Are you spending at least 3 to 4 percent of your annual revenue on marketing?
If not, you’re lagging behind your competitors.
That’s according to law practice advisor Larry Bodine, who notes that law firm marketing expenditures rose to 3.4 percent in 2013 – up from 2.3 percent in 2012.
And speaking of marketing, do you have an actual plan for growing your practice – and is your plan in writing? If not, you’re probably wasting time, money and energy.
That nugget comes from marketing guru Tom Kane, who emphasizes the importance of putting all your brilliant, abstract ideas into tangible, concrete form.
Those Who Fail to Plan …
I turned to Bodine and Kane because they are two of the leading thinkers when it comes to legal marketing.
Both agree that step one is having a coherent strategy for taking your practice to the next level. Here are five tips for getting there:
- Any old plan is better than no plan at all. Your marketing plan doesn’t have to be long – one page or even one paragraph will do for starters. It doesn’t have to be elaborate. Heck, it doesn’t even have to use complete sentences. The important thing is not to thrash about erratically – Start a blog! Present a seminar! Buy Google ads! – but to create a clear blueprint for organized action.
- Be specific. “The more specific, the better,” says Paula Black. “Don’t say ‘I want more clients.’ Say ‘I want to double my revenue in 2015’ or ‘I want four new clients by April 1.’”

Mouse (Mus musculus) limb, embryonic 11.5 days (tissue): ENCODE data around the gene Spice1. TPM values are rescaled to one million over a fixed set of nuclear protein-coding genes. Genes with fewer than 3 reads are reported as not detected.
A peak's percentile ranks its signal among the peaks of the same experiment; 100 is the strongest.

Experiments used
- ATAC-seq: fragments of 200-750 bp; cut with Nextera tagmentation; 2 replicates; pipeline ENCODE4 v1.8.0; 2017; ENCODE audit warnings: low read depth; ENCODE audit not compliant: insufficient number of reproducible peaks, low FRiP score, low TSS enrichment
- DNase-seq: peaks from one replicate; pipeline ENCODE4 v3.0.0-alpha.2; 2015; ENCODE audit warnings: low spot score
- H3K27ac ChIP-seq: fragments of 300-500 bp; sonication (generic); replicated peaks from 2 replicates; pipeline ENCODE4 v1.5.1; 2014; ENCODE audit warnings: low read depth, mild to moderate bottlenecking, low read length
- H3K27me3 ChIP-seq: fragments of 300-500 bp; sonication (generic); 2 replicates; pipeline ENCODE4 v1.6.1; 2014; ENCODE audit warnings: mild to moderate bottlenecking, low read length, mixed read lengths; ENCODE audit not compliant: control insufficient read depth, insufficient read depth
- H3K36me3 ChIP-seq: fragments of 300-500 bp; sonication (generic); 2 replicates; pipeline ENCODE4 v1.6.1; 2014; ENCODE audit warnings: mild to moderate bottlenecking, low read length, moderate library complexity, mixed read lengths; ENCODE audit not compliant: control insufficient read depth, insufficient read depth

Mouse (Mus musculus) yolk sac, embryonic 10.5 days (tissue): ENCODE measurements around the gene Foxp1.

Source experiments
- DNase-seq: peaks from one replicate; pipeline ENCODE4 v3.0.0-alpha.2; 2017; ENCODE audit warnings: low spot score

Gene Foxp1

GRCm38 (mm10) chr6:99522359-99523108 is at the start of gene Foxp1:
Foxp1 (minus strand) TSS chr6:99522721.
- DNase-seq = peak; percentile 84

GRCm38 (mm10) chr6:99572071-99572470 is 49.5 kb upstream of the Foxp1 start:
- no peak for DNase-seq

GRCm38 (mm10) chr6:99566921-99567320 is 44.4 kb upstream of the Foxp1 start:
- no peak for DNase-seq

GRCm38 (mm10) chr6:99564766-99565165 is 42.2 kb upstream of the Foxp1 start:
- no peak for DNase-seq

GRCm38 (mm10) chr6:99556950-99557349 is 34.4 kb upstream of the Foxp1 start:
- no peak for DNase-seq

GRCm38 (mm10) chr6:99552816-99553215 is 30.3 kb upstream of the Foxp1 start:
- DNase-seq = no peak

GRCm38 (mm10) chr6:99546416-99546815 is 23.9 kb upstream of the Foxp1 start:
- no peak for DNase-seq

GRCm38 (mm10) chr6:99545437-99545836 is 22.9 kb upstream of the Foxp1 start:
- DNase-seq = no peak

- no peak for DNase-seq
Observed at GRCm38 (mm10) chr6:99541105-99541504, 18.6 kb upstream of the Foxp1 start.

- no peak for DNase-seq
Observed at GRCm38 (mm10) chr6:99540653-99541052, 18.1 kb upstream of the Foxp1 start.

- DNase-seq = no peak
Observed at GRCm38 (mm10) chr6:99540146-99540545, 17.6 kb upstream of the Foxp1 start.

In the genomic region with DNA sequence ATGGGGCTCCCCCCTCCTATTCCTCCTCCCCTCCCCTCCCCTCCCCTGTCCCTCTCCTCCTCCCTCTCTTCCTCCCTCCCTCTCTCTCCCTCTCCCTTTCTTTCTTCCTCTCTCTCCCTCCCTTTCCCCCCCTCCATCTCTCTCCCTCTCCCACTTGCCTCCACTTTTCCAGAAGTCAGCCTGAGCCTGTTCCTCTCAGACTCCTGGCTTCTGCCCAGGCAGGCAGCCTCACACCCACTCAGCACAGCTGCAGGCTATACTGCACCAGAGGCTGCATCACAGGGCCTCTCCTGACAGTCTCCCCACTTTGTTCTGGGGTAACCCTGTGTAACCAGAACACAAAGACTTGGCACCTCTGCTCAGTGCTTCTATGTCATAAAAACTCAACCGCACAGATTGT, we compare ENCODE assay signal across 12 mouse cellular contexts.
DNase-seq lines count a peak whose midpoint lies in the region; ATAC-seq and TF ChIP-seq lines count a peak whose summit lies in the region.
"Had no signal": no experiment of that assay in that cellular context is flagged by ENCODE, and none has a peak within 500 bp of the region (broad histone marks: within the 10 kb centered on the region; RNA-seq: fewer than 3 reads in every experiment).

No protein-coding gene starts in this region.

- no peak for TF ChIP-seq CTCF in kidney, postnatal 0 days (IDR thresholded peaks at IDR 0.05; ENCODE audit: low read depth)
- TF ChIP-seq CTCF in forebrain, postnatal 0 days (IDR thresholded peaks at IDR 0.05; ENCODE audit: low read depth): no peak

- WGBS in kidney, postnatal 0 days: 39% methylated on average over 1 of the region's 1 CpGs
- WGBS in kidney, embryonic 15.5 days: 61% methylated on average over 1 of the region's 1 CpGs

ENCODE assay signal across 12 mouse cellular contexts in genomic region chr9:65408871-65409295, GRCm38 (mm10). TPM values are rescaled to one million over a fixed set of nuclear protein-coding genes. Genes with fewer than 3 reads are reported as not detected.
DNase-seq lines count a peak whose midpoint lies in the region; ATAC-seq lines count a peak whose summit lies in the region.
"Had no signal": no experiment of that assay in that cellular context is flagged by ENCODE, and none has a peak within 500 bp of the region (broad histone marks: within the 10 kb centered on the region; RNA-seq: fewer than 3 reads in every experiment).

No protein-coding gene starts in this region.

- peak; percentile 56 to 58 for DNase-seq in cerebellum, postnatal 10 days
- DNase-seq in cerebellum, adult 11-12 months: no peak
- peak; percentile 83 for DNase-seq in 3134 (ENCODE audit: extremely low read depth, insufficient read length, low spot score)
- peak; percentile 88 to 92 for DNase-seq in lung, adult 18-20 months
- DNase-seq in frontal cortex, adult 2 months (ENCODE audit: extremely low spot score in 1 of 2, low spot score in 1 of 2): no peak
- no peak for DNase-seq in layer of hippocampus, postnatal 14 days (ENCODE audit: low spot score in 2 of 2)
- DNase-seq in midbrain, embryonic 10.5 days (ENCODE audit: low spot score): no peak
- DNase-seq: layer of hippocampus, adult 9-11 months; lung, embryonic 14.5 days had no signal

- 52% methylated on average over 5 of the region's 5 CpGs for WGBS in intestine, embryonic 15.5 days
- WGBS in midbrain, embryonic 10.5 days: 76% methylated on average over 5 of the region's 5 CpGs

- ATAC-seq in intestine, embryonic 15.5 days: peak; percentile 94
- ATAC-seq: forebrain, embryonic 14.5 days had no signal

- Stretch yourself. Kane urges lawyers to leave their comfort zone when considering marketing strategies. See yourself as an introvert? Make a point of scheduling one lunch meet-up or networking event every week. Afraid of technology? Take a LinkedIn tutorial.
- Ask someone on the outside to evaluate your progress. From Black: “[Y]ou need someone to hold you accountable. Someone who understands your plan, someone who knows you well, and someone who will check in with you frequently to see how you’re doing. This could be a close friend, a colleague, or a business development coach. The bottom line is that you need someone who can keep you motivated and can get you back on track when you get distracted.”
- Be flexible. Scrap plans that aren’t paying off. Improvise. Be on the lookout for new marketing opportunities as technology and circumstances change.
It’s never too late to prepare a marketing plan. You don’t have to wait until the end of the year or the end of this week. Start today.
Do you have a marketing plan? Is it in writing? We’d love to hear what works and doesn’t work for you.
- Tom Kane, Legal Marketing Blog http://www.legalmarketingblog.com/marketing-plans/marketing-plans-at-least-do-a-simple-one/
- Paula Black, Legal Business Development http://paulablack.com/define-success-four-questions-consider/?utm_source=E-Mail+List&utm_campaign=549e8cddea-E-Newsletter&utm_medium=email&utm_term=0_8d58c0e64c-549e8cddea-108030101
- Larry Bodine, Law Marketing Blog http://blog.larrybodine.com/2014/12/articles/money/law-firms-now-spending-34-of-revenue-on-marketing/
Jay Reeves a/k/a The Risk Man is an attorney who has practiced North Carolina and South Carolina. Formerly he was Legal Editor at Lawyers Weekly and Risk Manager at Lawyers Mutual. Contact him at firstname.lastname@example.org